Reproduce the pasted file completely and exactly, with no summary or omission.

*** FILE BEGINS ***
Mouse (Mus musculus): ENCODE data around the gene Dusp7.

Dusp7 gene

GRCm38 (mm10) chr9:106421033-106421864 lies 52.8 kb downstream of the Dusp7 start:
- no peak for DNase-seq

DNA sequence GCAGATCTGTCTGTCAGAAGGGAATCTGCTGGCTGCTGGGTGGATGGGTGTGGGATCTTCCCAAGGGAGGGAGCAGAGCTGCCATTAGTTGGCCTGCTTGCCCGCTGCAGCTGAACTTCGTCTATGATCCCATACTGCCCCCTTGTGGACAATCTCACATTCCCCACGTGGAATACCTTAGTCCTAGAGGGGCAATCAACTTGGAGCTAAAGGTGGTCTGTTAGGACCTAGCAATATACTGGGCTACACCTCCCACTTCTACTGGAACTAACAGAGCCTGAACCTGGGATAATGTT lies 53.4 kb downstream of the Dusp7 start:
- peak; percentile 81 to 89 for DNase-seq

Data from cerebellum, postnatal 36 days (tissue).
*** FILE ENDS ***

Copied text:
Mouse (Mus musculus): ENCODE data around the gene Dusp7.

Dusp7 gene

GRCm38 (mm10) chr9:106421033-106421864 lies 52.8 kb downstream of the Dusp7 start:
- no peak for DNase-seq

DNA sequence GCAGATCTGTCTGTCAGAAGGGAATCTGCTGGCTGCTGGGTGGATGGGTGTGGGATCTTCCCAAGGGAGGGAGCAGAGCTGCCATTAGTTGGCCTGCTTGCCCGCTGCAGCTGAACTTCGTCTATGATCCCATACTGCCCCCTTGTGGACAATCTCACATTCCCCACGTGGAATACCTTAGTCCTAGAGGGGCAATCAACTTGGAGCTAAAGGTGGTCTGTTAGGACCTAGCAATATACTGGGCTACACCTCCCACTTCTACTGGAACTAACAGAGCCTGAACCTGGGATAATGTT lies 53.4 kb downstream of the Dusp7 start:
- peak; percentile 81 to 89 for DNase-seq

Data from cerebellum, postnatal 36 days (tissue).